What is a Court Reporter?
Court reporters are responsible for drafting verbatim transcripts of meetings, speeches, conversations, and legal proceedings as well as other spoken events.
Attention to detail, excellent typing skills, and great hearing are necessary skills for a successful court reporter. Court reporters are responsible for making complete and highly accurate transcripts, and are also sometimes called upon to help judges and lawyers find information within the official record. Court reporters have also been known to provide closed-captioning and real-time translation services for people with hearing disabilities.
Court Reporting Technologies
Court reporters use several different technologies and techniques to do their job. Stenographic documentation is the most common method employed by most reporters. The reporters (stenotypists) use a stenotype machine to document every word made during the proceedings. The machineâ€™s unique technology allows them to push combinations of keys simultaneously to create bunches of letters to represent sounds and words. Through computer-aided-transcription, or CAT, these units are translated electronically into text. This text can be translated in real-time into text on a screen during court proceedings that require it.
Electronic reporting uses audio equipment to record the spoken word. For this type of reporting, the court reporter listens along and identifies different speakers by taking notes, as well as monitors clarity and recording quality.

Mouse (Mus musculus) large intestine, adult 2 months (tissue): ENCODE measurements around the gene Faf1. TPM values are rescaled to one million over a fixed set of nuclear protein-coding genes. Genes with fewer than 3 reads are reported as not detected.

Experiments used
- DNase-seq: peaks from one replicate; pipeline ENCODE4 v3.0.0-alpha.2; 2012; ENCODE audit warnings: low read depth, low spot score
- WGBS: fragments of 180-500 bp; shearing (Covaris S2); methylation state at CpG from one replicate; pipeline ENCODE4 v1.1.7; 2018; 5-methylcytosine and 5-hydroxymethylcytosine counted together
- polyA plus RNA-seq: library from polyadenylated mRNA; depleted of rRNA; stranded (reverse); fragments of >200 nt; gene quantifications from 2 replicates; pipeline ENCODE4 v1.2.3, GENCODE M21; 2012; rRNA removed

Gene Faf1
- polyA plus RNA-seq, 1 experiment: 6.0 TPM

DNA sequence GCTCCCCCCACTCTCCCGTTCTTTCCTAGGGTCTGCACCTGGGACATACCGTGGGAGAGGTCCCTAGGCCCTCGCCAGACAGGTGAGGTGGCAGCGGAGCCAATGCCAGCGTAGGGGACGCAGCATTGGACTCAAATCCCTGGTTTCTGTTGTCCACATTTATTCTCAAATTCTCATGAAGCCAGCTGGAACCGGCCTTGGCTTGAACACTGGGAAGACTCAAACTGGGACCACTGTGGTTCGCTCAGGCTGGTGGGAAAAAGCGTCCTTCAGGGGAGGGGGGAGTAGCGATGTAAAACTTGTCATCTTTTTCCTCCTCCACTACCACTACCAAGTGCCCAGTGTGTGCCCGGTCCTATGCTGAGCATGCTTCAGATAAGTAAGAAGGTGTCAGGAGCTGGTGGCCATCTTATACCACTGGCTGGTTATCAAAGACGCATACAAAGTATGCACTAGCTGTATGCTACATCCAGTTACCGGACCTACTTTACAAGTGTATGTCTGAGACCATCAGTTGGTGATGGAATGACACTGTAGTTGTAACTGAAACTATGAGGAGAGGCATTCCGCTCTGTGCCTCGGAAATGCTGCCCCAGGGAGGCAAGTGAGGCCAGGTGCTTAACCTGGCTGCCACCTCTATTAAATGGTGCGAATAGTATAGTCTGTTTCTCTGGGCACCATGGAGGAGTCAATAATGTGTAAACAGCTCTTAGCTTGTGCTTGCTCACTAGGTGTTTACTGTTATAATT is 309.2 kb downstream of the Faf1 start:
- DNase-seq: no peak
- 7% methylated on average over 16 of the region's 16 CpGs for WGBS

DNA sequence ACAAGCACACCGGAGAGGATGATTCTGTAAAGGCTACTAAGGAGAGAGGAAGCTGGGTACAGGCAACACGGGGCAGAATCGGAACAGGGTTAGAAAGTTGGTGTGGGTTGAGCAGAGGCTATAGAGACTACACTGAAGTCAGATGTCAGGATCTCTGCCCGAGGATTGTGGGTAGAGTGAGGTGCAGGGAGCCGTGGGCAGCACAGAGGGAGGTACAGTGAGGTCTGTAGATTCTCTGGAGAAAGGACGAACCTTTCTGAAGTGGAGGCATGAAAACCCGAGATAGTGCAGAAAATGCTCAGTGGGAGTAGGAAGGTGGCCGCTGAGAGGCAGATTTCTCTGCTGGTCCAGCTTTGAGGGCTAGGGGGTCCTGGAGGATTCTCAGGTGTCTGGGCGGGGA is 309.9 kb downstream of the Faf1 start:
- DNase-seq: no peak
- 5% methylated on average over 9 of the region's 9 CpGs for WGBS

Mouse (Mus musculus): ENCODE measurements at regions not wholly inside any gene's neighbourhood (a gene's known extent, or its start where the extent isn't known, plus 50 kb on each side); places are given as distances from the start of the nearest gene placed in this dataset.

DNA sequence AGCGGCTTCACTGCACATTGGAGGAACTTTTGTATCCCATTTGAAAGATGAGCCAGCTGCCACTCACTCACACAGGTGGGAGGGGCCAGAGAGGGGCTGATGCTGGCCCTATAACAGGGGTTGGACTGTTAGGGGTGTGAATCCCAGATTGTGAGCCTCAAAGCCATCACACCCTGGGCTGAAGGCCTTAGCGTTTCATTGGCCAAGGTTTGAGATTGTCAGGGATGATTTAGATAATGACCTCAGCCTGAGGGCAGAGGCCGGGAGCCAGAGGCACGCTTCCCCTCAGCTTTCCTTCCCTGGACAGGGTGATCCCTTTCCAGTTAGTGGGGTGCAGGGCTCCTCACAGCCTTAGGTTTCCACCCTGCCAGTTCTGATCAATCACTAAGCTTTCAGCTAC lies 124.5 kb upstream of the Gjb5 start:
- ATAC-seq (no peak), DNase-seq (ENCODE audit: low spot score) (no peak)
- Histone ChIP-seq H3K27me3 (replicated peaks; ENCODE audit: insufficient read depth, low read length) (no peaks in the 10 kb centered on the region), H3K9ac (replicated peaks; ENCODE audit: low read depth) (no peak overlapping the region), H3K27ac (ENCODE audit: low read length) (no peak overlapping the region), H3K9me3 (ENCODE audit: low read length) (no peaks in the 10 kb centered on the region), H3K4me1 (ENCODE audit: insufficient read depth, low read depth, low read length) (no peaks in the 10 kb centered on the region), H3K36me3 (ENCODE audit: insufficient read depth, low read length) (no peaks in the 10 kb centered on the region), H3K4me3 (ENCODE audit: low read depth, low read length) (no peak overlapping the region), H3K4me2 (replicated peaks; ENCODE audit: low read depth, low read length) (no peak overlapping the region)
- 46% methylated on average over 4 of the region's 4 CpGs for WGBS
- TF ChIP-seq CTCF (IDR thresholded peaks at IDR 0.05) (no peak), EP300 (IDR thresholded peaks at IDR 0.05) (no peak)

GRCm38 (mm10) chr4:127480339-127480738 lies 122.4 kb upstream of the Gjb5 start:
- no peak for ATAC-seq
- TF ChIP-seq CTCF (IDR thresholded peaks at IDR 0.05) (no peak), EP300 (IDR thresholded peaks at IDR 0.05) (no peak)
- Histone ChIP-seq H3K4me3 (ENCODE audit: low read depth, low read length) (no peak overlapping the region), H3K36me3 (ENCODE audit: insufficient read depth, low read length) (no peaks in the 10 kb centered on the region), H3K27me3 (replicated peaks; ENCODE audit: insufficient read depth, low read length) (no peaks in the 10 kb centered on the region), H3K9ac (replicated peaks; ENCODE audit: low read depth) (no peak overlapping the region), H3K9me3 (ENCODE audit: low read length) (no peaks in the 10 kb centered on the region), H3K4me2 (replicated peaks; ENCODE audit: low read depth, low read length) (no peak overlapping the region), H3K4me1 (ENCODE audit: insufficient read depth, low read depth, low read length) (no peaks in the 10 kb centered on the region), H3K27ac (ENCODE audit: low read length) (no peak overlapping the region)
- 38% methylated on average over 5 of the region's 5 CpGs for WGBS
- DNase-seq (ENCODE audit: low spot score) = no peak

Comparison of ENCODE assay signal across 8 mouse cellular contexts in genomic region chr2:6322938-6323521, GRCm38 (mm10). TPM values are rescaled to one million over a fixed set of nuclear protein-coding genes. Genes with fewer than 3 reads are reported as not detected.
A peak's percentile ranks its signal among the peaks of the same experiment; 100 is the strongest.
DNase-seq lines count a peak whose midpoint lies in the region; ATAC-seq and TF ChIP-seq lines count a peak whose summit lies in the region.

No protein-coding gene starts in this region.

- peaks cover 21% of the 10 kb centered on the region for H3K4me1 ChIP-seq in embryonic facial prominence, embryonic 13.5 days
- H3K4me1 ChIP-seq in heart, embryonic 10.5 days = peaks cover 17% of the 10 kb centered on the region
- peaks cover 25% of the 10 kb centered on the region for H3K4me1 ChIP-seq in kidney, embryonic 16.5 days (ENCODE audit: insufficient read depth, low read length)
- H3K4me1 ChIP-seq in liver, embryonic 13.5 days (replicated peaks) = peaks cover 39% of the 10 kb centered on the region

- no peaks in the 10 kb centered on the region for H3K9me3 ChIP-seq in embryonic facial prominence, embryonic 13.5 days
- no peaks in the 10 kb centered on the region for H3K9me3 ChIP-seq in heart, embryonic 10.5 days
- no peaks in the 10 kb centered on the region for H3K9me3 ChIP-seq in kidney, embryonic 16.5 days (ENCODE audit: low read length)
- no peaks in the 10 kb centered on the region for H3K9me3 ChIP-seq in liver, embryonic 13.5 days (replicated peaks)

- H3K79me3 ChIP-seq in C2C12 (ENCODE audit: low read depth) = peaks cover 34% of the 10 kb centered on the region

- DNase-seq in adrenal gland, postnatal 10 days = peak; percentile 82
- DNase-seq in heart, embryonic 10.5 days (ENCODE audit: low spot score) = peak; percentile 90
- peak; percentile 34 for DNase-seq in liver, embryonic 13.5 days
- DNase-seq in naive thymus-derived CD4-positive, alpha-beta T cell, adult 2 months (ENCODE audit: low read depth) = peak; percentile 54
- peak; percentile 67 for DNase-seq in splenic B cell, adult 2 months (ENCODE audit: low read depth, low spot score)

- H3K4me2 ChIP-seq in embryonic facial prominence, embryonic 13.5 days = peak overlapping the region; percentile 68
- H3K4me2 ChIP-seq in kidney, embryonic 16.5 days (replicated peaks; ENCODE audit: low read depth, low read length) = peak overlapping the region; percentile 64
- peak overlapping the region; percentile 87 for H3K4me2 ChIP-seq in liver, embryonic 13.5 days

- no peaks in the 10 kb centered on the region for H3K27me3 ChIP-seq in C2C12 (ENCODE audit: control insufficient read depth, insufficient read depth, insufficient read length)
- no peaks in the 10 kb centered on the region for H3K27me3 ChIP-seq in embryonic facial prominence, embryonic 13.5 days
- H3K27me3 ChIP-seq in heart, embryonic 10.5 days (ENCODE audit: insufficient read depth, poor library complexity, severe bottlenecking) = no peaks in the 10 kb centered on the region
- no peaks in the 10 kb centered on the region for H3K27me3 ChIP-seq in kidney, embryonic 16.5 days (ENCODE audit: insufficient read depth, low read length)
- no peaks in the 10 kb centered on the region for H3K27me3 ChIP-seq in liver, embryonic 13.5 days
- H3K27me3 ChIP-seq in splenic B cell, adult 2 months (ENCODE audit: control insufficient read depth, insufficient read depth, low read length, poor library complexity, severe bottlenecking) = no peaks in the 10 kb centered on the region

Voice writing is another technology used by court reporters. The reporter holds a hand-held mask to his or her face, and speaks into a recording device within the mask. The mask keeps the reporterâ€™s voice from being heard during proceedings and allows the reporter to repeat everything said by witnesses, judges, and lawyers while also detailing non-verbal gestures and emotive reactions that a transcript wouldnâ€™t traditionally note.
Education and Training
If youâ€™re interested in a job as a court reporter, youâ€™ll need to do some state-specific research, as licensure requirements for training required varies. The National Court Reporters Association (NCRA) has certified more than 60 programs for postsecondary and technical schools and colleges. If you're interested, remember that speed and accuracy is key. NCRA certified programs require students to capture at least 225 words per minute. The Federal Government also has a 225 word per minute requirement for employment.
Check out the National Court Reporters Association for additional information.